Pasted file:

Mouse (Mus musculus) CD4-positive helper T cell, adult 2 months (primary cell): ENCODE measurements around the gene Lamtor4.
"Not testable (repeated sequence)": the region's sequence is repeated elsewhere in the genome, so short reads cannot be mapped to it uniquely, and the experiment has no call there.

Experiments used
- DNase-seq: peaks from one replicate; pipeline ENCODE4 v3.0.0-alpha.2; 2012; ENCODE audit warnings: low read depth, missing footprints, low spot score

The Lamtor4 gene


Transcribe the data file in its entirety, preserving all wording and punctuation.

Mouse (Mus musculus) CD4-positive helper T cell, adult 2 months (primary cell): ENCODE measurements around the gene Lamtor4.
"Not testable (repeated sequence)": the region's sequence is repeated elsewhere in the genome, so short reads cannot be mapped to it uniquely, and the experiment has no call there.

Experiments used
- DNase-seq: peaks from one replicate; pipeline ENCODE4 v3.0.0-alpha.2; 2012; ENCODE audit warnings: low read depth, missing footprints, low spot score

The Lamtor4 gene